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      Quincy Farmer's Market about more than produce

      Early spring produce at the Quincy Farmer's Market

      The Quincy Farmer's Market is up and going for the 2014 season.

      It's at Washington Park every Tuesday and Saturday from 7 a.m. to 1 p.m. now through October.

      But going to the Farmer's Market is about more than just buying local produce.

      Joan Rife has been setting up a booth at the Quincy Farmer's Market for the last 28 years. The market itself is only 34 years old. By the time she leaves for the day, these tables will be empty. She makes money, but that's not why she comes.

      "I just like people and I like to bake," Rife said.

      Joan spends 14 to 15 hours in her kitchen baking up goodies the day before the farmer's market. She sews her crafts in the winter. Her next door neighbor at the farmer's market has been Gary Hull for years. He doesn't bake, but he spends hours in the garden and in his greenhouse. This spring, the weather hasn't been great for growing, but as for the crops ...

      "Surprisingly, it's better than I thought it would be," Hull said.

      He also will get rid of a lot of product, but there's more behind the reason he shows up twice a week.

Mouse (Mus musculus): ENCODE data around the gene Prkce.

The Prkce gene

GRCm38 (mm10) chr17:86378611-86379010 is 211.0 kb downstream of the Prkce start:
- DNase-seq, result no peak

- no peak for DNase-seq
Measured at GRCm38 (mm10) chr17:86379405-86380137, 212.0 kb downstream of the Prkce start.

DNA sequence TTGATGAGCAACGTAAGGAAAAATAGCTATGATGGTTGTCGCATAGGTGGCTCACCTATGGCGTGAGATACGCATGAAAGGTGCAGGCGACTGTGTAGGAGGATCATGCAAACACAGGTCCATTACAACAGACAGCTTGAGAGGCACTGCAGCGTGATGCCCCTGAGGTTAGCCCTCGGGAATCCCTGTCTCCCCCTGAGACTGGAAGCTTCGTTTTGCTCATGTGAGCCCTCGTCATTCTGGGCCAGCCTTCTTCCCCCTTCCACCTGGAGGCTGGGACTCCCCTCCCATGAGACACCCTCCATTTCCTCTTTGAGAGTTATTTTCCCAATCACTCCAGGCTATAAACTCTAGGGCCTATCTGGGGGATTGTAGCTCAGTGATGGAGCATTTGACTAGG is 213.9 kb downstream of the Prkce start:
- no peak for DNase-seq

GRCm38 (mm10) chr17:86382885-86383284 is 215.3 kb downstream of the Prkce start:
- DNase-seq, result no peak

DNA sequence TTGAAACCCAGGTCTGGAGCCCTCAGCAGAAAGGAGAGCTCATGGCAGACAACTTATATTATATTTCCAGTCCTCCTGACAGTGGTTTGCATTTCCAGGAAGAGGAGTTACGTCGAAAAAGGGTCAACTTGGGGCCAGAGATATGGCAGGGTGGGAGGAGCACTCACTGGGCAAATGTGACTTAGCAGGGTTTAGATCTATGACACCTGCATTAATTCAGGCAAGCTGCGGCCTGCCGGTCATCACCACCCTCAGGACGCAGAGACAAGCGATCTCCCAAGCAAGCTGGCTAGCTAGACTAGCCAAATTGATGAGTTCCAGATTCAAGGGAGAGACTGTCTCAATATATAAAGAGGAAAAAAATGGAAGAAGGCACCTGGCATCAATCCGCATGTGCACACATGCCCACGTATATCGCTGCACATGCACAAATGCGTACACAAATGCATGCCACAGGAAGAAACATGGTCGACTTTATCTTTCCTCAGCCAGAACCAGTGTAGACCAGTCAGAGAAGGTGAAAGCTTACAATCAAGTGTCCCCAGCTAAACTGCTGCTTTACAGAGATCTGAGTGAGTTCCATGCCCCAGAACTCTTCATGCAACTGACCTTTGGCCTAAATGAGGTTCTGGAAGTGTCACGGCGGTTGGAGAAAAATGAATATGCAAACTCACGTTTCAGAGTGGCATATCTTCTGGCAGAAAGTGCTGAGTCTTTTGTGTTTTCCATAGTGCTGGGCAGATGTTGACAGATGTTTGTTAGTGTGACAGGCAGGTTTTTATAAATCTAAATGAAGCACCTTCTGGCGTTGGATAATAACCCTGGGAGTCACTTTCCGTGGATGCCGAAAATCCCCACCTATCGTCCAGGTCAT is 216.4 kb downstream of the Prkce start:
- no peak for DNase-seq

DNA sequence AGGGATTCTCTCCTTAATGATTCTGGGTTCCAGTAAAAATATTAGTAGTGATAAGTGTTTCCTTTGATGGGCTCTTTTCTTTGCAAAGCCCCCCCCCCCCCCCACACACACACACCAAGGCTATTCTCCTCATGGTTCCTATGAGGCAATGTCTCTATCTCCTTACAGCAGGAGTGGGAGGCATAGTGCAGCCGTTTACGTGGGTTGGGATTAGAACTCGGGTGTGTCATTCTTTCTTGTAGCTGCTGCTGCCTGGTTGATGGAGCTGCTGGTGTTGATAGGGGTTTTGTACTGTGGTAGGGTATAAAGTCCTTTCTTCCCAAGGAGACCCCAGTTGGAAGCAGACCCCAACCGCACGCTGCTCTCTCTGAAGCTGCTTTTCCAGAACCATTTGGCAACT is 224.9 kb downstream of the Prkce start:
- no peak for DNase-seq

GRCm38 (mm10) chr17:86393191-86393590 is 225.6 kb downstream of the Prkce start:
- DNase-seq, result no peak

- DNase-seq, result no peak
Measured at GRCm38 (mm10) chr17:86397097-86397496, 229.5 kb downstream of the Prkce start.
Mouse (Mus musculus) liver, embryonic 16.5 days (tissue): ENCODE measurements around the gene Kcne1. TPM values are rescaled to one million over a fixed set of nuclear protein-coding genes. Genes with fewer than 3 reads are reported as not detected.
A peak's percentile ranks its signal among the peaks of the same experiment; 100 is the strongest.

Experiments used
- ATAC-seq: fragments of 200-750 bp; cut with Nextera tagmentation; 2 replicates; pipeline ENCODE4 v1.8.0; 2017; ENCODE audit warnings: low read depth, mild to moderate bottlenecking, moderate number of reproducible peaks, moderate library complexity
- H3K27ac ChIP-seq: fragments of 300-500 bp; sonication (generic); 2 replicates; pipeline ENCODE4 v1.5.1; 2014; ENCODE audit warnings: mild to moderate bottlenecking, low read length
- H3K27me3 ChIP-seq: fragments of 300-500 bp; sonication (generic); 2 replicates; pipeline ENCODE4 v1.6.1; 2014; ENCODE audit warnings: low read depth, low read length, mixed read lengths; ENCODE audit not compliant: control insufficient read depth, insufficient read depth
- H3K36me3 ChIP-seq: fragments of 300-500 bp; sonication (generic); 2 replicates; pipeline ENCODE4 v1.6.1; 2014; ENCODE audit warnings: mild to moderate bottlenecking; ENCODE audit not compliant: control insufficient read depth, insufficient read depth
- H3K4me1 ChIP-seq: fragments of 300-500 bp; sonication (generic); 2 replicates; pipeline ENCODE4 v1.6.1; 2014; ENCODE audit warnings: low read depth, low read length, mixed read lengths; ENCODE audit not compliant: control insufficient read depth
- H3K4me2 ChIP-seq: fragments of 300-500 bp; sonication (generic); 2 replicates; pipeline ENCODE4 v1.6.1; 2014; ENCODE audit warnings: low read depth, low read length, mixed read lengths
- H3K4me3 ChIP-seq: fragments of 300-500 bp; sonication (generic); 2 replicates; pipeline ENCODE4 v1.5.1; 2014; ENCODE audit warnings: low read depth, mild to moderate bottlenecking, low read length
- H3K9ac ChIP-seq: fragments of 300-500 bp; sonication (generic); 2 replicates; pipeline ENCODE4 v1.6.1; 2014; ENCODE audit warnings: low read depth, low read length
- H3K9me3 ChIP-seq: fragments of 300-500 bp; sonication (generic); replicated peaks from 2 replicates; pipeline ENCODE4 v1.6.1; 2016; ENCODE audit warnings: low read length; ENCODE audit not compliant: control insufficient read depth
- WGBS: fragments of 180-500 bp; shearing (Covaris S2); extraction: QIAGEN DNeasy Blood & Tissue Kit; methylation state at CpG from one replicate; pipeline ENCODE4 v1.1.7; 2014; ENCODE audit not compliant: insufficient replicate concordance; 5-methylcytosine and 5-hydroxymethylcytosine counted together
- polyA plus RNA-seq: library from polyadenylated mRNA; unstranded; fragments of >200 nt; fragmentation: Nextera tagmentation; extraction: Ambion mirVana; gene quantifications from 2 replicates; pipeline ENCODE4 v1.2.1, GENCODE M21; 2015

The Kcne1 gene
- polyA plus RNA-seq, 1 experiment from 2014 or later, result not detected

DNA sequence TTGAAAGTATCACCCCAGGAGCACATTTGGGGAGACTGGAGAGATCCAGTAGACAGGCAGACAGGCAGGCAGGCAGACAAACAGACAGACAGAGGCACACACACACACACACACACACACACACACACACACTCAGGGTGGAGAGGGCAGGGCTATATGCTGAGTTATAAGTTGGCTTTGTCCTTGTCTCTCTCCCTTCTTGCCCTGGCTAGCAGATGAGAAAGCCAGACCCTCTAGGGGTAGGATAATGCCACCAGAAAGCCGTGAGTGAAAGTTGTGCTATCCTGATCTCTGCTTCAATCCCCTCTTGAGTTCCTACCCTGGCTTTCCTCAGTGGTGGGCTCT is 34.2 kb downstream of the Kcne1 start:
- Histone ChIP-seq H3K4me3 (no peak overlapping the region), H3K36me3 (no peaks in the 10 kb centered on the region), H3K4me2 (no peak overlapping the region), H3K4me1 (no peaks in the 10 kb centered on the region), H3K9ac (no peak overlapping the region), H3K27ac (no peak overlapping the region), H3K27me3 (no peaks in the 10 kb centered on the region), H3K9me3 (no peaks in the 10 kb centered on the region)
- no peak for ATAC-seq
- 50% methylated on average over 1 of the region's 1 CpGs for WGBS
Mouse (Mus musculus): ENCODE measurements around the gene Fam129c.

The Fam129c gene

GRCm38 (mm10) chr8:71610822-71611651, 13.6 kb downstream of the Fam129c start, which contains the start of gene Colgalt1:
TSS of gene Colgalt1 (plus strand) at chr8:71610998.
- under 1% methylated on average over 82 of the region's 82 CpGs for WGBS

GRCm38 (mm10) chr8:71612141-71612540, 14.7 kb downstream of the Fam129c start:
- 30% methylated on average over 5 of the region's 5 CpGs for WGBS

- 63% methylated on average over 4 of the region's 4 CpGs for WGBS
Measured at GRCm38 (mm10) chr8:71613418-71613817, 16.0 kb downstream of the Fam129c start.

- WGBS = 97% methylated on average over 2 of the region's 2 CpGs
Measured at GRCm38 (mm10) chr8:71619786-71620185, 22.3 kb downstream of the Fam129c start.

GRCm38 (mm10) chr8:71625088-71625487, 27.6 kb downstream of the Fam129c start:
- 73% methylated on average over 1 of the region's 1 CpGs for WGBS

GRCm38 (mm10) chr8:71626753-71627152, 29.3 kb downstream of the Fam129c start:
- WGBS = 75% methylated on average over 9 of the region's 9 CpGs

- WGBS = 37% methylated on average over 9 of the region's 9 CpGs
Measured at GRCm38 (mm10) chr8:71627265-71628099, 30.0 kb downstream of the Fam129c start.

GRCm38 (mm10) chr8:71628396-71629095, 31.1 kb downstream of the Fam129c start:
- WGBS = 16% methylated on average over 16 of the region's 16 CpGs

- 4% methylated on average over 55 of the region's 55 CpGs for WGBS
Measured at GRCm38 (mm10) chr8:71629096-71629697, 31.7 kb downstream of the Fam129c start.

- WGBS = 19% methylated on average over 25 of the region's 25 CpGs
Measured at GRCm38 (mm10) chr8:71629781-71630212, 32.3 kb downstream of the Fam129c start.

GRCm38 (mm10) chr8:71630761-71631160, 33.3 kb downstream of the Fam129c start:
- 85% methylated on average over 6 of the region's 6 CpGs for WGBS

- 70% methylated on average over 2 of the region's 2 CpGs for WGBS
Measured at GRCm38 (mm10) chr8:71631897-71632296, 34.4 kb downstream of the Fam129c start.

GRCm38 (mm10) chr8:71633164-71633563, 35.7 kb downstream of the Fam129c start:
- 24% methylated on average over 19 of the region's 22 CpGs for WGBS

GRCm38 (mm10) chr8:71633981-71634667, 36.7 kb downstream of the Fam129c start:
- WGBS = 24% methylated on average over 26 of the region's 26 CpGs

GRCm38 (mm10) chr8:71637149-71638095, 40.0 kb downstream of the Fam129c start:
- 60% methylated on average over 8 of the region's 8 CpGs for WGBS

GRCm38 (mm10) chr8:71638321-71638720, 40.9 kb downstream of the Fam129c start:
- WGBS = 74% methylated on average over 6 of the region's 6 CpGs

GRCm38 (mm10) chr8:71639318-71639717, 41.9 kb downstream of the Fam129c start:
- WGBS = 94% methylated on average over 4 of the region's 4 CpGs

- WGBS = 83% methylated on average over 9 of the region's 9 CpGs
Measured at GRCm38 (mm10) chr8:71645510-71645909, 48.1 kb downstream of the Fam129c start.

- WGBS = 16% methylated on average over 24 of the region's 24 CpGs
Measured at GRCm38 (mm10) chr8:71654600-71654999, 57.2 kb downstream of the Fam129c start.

"I get to meet a lot of people that I've known for years down here and people in Quincy," Hull said.

      "I mean it's like a big family. I've been helping out for a few years now. We're always checking on each other," Lindsay Maas, the Primary Manager for the Farmer's Market said.

      For one vendor, this farmer's market is about celebrating a family member who passed away a couple of years ago. Randy Stone's 18-year-old daughter died of a heart attack. She was a childhood cancer survivor, and when she was a teenager she suffered from severe dry skin. Randy's wife did some research and found that goat's milk was all natural, and good for the skin. So his wife started making goats milk soap, lotion, laundry detergent, and new this year deodorant. After their daughter Katherine passed away, selling this product has kept her spirit alive. And for Randy, coming here twice a week is his way to make a little extra money, and help out humanity.

      "Cause every once in awhile, you get somebody walking down who are down in the dumps, and you sit and talk to them, and it lifts their spirits up," Stone said.

      And that's why you find these faces year after year.

      The vendors all accept cash, but you can also use your debit or credit card or LINK card at the Farmer's Market.

      You just have to buy tokens at the Historic Quincy Business District to use at the vendor booths.

      KHQA This Morning spotlighted the Quincy Farmer's Market live Tuesday morning.

      Watch the clips here.